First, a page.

Blaine Halvorson and Gene Simmons

Fred Segal is testing what window shopping means in the digital age with the launch of interactive displays that also coincide with the kickoff of MadeWorn’s monthlong pop-up at the retailer.

Fred Segal kept its Sunset Boulevard doors open later than usual Tuesday night for a party celebrating the launch of the pop-in installation dubbed Rock ‘n’ Roll Holy Land, designed by MadeWorn founder Blaine Halvorson and done in partnership with Mastercard. The store’s exterior bears touchscreen displays that allow passersby to peruse the MadeWorn merchandise and make purchases — all without even having to walk inside.

“We did this collaboration with Mastercard because they wanted to extend experiential into digital, into touchscreens, and we like anything that’s an experience,” said Fred Segal president John Frierson. “They actually made window shopping real. We love the idea that people can shop 24/7 because we close at 9 o’clock, but Sunset Boulevard does not close.”

The mix of MadeWorn exclusives and other merchandise will change throughout the pop-up’s run depending on the appearances of the different musicians slated to visit the store, including Gene Simmons of Kiss, Def Leppard’s Phil Collen and Sen Dog and B-Real of Cypress Hill. The pop-up is expected to remain at Fred Segal through May 6.

Fred Segal MadeWorn

Fred Segal has teamed with Mastercard and MadeWorn on a pop-up and interactive displays.  Getty Images for Mastercard

“It’s all based around the music around Los Angeles. It was an homage to Sunset [Boulevard],” Halvorson said of the thought that went into the design of the space, which includes a 50-foot tour base that was cut up into six pieces just to get it into the building, where it was then reassembled.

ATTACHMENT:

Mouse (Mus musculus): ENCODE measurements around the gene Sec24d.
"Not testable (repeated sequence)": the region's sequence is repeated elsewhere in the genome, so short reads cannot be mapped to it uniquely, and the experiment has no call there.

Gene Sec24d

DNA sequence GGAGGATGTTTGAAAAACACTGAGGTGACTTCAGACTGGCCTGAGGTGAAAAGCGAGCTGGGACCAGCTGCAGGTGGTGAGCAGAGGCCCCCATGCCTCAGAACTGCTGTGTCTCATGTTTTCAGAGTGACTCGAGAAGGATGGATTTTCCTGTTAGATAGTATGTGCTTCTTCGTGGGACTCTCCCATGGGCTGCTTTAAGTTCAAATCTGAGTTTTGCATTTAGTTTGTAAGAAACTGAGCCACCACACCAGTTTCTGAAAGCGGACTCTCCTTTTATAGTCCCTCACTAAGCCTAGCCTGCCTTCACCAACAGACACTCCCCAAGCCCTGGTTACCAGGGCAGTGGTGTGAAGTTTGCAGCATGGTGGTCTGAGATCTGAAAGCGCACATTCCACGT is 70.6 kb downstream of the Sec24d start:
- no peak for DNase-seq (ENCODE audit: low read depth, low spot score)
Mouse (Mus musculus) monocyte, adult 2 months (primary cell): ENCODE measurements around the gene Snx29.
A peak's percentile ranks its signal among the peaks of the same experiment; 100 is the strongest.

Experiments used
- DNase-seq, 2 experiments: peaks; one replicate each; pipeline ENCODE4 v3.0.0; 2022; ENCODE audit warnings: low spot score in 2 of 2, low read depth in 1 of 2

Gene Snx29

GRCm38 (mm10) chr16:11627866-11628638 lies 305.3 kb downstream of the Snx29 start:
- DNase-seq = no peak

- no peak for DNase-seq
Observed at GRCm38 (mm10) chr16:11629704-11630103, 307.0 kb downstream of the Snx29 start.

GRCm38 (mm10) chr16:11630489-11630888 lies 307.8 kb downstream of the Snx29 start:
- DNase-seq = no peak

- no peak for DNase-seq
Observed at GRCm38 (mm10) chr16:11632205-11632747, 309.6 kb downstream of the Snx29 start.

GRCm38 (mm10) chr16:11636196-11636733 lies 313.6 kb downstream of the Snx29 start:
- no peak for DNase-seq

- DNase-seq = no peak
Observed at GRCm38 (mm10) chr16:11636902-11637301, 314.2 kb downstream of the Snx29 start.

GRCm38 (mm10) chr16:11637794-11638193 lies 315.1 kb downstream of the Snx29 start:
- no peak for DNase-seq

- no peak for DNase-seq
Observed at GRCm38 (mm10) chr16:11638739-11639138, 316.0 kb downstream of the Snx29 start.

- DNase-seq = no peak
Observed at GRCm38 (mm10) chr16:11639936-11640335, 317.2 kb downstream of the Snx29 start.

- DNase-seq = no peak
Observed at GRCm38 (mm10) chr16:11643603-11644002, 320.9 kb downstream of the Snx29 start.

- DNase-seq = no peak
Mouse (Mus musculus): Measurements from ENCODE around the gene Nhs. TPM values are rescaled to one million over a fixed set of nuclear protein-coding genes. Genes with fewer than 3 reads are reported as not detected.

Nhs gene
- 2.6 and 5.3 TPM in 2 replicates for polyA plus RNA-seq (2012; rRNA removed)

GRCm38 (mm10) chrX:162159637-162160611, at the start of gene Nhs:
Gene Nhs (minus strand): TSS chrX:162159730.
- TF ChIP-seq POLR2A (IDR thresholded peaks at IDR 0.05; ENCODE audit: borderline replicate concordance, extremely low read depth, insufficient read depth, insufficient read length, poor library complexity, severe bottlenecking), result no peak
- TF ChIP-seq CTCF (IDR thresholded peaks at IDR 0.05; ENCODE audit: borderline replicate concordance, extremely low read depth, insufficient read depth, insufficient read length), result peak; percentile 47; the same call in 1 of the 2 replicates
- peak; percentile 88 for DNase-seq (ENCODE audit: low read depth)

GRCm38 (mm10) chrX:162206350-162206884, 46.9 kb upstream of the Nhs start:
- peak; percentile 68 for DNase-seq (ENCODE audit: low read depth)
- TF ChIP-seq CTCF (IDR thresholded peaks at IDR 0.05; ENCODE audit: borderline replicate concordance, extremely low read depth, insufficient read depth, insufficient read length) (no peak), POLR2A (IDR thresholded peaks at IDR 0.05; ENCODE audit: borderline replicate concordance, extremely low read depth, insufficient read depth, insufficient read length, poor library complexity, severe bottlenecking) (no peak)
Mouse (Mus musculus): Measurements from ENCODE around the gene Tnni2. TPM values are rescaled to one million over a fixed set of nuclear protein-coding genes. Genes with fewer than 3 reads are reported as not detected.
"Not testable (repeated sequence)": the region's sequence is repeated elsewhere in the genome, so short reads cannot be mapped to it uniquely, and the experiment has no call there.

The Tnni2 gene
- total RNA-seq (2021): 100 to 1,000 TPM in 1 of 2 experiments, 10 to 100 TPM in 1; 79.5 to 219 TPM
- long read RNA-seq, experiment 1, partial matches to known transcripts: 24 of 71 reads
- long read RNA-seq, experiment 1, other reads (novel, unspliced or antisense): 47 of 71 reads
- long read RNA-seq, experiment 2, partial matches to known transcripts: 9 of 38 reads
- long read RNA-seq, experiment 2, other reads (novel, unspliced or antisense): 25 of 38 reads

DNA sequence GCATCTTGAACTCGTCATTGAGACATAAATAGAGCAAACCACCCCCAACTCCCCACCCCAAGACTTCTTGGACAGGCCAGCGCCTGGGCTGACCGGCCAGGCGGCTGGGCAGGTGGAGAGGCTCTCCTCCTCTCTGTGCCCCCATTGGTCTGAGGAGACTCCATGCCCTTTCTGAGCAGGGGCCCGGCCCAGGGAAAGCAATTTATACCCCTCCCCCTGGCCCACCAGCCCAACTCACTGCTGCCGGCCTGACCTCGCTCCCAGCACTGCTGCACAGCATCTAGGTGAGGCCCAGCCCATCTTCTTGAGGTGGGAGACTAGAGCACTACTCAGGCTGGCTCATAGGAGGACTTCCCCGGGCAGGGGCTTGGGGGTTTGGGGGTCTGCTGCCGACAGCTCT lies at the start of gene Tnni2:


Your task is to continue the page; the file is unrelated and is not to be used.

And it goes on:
Offering the touchscreen windows outside allows Fred Segal to carry an even larger assortment than what can be found inside, Frierson pointed out.

“We can reach deeper into our relationships with our brand partners because maybe there’s 20 or 30 styles here [inside]; there can be 300 [in the digital catalogue],” he said. “We could do this with a lot of brands. We could reach into their full inventory…. As a retailer we have to evolve in a way to merge with digital, and this is a way to do it.”

The interactive displays represent the first commercial launch of the technology following a SoHo pop-up in Manhattan in the fall that Mastercard did with Marie Claire and Neiman Marcus.

“We were testing it just to see if people would be interested and as it turns out it was a big hit,” said Mastercard executive vice president of digital partnerships Sherri Haymond. “A lot of people interacted with it.”

Mastercard further refined the process for Fred Segal shoppers, taking learnings from the pilot to streamline the transaction, including the sending of cart items from the touchscreens directly to shoppers’ phones to complete their purchase. The items are then shipped to customers’ homes.

Haymond confirmed Mastercard is in talks with a number of other retailers for use of the technology, which could also be paired with dressing room mirrors, although declined to cite specific companies.

Fred Segal MadeWorn

The MadeWorn pop-in installation at Fred Segal.  Getty Images for Mastercard

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